English NHS Services Search http://www.nhs.uk/service-search
Welsh NHS Services Search http://www.nhsdirect.wales.nhs.uk/localservices
Scottish NHS Services Search http://www.nhs24.com/FindLocal
NI NHS Services Search http://servicefinder.hscni.net/
CTP - https://www.ctp.org.uk/
Private Healthcare - http://www.privatehealth.co.uk/
On leaving the RAF entitlement to Service accommodation ceases and it becomes the responsibility of the individual to arrange their own accommodation. A housing brief on possible options is available from the CTP as part of the resettlement process and via their website. Additional advice can be obtained through the Joint Service Housing Advice Organisation (JSHAO) which provides specialist housing information and advice to all Service Personnel (and their dependants) in order to encourage them to consider their civilian housing options and to assist in their transition to civilian life. The JSHAO is set up to provide Service personnel and their families with information and advice on the increasingly complex range of civilian housing options. The JSHAO provides a focal point for housing information and advice to all Service personnel and their families in particular those about to return to civilian life, and to ex-service personnel who are still in service families’ accommodation.
JSHAO - https://www.gov.uk/housing-for-service-personnel-and-families
Finance undoubtedly plays a big part in the majority of life decisions we make. For this reason all SP are advised to seek independent financial advice to meet their specific needs. In addition to Independent Financial Advisors (IFAs), who may charge a fee for their services, there are a number of other free agencies that can be utilised such as MoneyForce and the Money Advice Service. The CTP delivers a separate finance brief as part of the resettlement package. Pension forecasts can be obtained from DBS on request. External help and advice on military pensions can be obtained through the Forces Pensions Society.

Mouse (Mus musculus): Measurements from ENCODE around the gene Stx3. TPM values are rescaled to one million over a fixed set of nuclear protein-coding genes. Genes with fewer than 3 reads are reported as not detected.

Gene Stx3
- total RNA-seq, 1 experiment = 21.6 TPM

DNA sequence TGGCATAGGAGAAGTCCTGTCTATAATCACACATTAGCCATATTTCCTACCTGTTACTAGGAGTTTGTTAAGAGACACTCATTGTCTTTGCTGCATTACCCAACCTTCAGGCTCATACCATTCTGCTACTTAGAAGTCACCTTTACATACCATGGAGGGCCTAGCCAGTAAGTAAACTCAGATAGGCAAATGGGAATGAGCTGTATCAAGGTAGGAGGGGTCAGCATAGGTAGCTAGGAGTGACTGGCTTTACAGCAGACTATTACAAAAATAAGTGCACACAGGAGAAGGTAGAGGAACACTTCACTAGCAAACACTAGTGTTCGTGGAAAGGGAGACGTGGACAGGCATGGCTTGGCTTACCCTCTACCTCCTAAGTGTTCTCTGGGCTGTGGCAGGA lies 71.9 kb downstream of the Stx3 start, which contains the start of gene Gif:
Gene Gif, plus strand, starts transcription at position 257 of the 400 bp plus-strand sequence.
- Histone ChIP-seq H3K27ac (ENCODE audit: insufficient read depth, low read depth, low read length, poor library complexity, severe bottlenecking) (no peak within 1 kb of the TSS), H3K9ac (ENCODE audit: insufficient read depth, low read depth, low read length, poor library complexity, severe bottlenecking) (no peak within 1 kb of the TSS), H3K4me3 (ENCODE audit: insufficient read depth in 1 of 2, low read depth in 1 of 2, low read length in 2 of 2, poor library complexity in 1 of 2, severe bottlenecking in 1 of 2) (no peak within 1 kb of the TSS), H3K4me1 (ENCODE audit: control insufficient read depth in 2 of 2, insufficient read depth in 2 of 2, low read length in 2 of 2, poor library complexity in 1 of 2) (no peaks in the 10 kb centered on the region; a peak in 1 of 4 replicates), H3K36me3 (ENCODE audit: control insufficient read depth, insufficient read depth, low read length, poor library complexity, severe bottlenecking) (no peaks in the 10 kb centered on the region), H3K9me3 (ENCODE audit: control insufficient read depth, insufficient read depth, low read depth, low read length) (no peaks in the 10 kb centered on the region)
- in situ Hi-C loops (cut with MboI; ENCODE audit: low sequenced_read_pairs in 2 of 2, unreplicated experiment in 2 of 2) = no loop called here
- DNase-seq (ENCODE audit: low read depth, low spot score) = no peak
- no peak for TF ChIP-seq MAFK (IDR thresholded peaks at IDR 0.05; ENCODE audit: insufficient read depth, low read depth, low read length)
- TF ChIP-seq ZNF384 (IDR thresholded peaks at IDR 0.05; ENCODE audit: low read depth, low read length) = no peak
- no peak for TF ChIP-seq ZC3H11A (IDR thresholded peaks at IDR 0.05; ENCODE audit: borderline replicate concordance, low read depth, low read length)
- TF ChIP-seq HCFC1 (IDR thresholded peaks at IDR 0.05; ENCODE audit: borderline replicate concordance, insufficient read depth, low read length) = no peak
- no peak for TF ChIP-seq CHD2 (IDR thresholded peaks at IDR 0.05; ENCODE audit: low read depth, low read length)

The majority of Service leavers will enter, or be looking to enter, further employment on leaving the Service. The primary means of support to the Service leaver is given through the Resettlement process. When an individual makes the decision to leave the RAF, or comes to the end of their career, they should make sure that they contact their Unit Resettlement and Education Co-ordinators (REC) or Regional Resettlement Advisor (RRA) to find out about the range of support available to them and the means of registering and accessing the Career Transition Partnership (CTP). With the registration process complete, client details are automatically transferred over to the CTP, and the resettlement process begins, usually with the booking of a three day Career Transition Workshop (CTW). This workshop provides clients with the framework for making a successful transition from the Armed Forces to civilian employment, and introduces them to the full range of support on offer.